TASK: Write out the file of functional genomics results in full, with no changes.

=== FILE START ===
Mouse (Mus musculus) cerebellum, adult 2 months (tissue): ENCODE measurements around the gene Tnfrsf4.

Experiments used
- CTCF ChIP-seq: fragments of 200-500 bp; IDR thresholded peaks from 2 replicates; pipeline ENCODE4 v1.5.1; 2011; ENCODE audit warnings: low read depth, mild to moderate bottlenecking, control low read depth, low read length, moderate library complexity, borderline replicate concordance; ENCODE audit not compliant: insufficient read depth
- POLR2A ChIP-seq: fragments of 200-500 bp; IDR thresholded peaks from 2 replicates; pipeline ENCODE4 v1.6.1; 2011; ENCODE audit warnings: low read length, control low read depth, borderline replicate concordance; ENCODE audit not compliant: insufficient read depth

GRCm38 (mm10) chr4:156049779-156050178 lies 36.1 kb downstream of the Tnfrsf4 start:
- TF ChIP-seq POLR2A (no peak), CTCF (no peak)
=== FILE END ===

Mouse (Mus musculus) cerebellum, adult 2 months (tissue): ENCODE measurements around the gene Tnfrsf4.

Experiments used
- CTCF ChIP-seq: fragments of 200-500 bp; IDR thresholded peaks from 2 replicates; pipeline ENCODE4 v1.5.1; 2011; ENCODE audit warnings: low read depth, mild to moderate bottlenecking, control low read depth, low read length, moderate library complexity, borderline replicate concordance; ENCODE audit not compliant: insufficient read depth
- POLR2A ChIP-seq: fragments of 200-500 bp; IDR thresholded peaks from 2 replicates; pipeline ENCODE4 v1.6.1; 2011; ENCODE audit warnings: low read length, control low read depth, borderline replicate concordance; ENCODE audit not compliant: insufficient read depth

GRCm38 (mm10) chr4:156049779-156050178 lies 36.1 kb downstream of the Tnfrsf4 start:
- TF ChIP-seq POLR2A (no peak), CTCF (no peak)